Fringe Day 6: “Something different”

This afternoon, my spouse pointed out to me that all of the shows we have seen together thus far have been categorized as “comedy” on the Fringe website. And so, determined to get out of our three-show-old rut, we went to see Standing on the Hollow, by Present State Movement, which is in the wonderfully ambiguous “something different” category. Well, let me tell you, that is an appropriate place to file this two-person show; it incorporates dance, live music, voice, and film/animation to create something that my mother would call “Art with a

Julie Johnson (music performer) and Tamara Ober (dancer) in Standing on the Hollow. Photo from www.fringefestival.org

Julie Johnson (music performer) and Tamara Ober (dancer) in Standing on the Hollow. Photo from http://www.fringefestival.org

capital A”. Julie Johnson plays haunting music with the help of two flutes and a loop station, while Tamara Ober dances and fills the stage with movement. The story, directed by D.J. Mendel, was inspired by three 20th century stories, each written by female authors. The show description doesn’t tell you which stories, and even if it did, you might not know them. I looked up the stories while waiting in line, reading plot summaries on Wikipedia, and my spouse went in blind, so that we could compare. My spouse said ze had vague impressions of the story, but thought it was beautiful and interesting to watch the dancer convey emotions purely through dance; I could pick out the three stories and thought the interpretations were well done. Which of us had the better experience? I don’t know, and so I won’t tell you the three stories, and if you want to see them on the program and look them up before the show, that choice is yours. There is one more show of Standing on the Hollow, and if you enjoy modern dance and storytelling through movement rather than through words, Johnson and Ober do a wonderful, beautiful job of filling the stage with raw emotion. Hearing Ober panting, gasping for air after a flurry of frantic motion is a very visceral experience that leaves the audience feeling particularly connected to the dancer. All that said, if you prefer stories you can follow, and tend to wander out of modern art galleries asking, “But that isn’t art, that’s just scribbling!” this is probably one for you to skip.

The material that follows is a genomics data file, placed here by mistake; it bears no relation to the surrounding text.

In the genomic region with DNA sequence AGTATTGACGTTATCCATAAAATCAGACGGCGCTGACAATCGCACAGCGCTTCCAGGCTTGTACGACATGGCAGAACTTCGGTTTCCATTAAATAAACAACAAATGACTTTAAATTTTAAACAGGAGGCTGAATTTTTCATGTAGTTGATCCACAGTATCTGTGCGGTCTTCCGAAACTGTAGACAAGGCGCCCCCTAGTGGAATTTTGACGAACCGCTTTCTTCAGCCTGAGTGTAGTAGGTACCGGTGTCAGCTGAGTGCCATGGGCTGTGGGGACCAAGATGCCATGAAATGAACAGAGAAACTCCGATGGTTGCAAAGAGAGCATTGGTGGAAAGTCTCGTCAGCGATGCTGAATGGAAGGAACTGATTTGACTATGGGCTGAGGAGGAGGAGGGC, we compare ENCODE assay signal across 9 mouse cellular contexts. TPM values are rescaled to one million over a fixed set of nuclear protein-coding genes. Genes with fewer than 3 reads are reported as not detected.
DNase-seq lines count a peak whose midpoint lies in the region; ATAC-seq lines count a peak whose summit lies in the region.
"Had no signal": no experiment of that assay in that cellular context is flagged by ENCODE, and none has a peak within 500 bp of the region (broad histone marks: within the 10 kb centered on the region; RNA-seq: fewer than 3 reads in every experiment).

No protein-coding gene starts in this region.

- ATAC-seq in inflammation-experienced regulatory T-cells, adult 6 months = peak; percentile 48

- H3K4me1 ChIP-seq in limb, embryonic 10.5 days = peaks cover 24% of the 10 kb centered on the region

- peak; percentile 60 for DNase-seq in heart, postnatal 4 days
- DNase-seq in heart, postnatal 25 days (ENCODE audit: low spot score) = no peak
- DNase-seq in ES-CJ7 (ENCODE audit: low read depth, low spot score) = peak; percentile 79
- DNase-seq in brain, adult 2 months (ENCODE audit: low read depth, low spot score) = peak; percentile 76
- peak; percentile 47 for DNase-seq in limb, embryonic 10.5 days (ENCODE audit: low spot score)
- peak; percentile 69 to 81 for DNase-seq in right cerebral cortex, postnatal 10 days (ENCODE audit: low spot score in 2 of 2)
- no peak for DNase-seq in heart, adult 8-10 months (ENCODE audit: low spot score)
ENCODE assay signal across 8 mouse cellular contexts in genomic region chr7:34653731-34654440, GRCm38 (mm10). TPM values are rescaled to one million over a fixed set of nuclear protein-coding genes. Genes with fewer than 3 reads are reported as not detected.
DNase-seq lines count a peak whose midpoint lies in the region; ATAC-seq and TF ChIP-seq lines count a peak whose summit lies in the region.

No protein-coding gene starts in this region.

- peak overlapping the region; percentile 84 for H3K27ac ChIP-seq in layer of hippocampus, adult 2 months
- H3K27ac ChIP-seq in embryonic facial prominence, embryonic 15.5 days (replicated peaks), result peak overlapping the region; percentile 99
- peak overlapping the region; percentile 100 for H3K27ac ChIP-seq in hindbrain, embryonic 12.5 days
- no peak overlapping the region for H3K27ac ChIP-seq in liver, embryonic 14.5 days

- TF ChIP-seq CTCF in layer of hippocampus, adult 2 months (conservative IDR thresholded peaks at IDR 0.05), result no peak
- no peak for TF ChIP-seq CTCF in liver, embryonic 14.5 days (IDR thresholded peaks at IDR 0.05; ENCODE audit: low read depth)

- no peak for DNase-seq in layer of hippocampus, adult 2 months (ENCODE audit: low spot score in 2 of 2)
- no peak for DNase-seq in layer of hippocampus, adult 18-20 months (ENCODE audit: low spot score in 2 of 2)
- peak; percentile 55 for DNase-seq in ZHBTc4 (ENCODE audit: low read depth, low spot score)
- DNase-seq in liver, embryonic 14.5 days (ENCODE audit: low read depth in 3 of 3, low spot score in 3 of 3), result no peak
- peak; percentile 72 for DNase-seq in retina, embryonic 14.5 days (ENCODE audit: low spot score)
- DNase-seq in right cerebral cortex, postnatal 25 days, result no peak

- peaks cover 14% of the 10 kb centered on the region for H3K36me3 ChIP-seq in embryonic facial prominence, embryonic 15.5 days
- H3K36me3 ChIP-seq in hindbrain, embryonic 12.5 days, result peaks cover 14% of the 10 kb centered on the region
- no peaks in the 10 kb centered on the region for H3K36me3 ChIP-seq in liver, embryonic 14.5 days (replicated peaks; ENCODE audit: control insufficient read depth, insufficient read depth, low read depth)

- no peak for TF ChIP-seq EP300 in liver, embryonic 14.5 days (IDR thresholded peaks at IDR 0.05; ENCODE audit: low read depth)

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2 thoughts on “Fringe Day 6: “Something different”

  1. Pingback: Fringe Day 6: Consciousness, Clowns, and Classrooms | Aisle Say Twin Cities

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